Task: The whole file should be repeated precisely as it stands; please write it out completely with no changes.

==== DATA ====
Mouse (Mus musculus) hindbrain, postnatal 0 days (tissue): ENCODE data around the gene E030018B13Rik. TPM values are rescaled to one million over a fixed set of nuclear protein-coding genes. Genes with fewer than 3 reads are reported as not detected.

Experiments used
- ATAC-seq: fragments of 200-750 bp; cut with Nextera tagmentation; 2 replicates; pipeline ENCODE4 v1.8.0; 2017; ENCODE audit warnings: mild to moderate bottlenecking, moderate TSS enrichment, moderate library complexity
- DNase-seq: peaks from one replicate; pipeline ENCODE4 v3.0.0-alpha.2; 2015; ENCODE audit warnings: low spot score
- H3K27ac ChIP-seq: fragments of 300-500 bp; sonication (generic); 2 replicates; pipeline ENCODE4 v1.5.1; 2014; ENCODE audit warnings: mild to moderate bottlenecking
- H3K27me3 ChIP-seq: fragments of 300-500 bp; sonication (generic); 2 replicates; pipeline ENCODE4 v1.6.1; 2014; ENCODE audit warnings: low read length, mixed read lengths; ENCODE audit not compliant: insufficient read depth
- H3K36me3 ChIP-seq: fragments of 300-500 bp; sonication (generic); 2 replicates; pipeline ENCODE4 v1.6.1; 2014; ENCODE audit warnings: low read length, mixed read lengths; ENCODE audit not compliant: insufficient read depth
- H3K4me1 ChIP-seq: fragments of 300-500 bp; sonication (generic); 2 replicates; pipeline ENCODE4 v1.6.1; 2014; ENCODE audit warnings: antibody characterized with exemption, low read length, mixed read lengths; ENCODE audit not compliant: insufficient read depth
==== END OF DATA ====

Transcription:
Mouse (Mus musculus) hindbrain, postnatal 0 days (tissue): ENCODE data around the gene E030018B13Rik. TPM values are rescaled to one million over a fixed set of nuclear protein-coding genes. Genes with fewer than 3 reads are reported as not detected.

Experiments used
- ATAC-seq: fragments of 200-750 bp; cut with Nextera tagmentation; 2 replicates; pipeline ENCODE4 v1.8.0; 2017; ENCODE audit warnings: mild to moderate bottlenecking, moderate TSS enrichment, moderate library complexity
- DNase-seq: peaks from one replicate; pipeline ENCODE4 v3.0.0-alpha.2; 2015; ENCODE audit warnings: low spot score
- H3K27ac ChIP-seq: fragments of 300-500 bp; sonication (generic); 2 replicates; pipeline ENCODE4 v1.5.1; 2014; ENCODE audit warnings: mild to moderate bottlenecking
- H3K27me3 ChIP-seq: fragments of 300-500 bp; sonication (generic); 2 replicates; pipeline ENCODE4 v1.6.1; 2014; ENCODE audit warnings: low read length, mixed read lengths; ENCODE audit not compliant: insufficient read depth
- H3K36me3 ChIP-seq: fragments of 300-500 bp; sonication (generic); 2 replicates; pipeline ENCODE4 v1.6.1; 2014; ENCODE audit warnings: low read length, mixed read lengths; ENCODE audit not compliant: insufficient read depth
- H3K4me1 ChIP-seq: fragments of 300-500 bp; sonication (generic); 2 replicates; pipeline ENCODE4 v1.6.1; 2014; ENCODE audit warnings: antibody characterized with exemption, low read length, mixed read lengths; ENCODE audit not compliant: insufficient read depth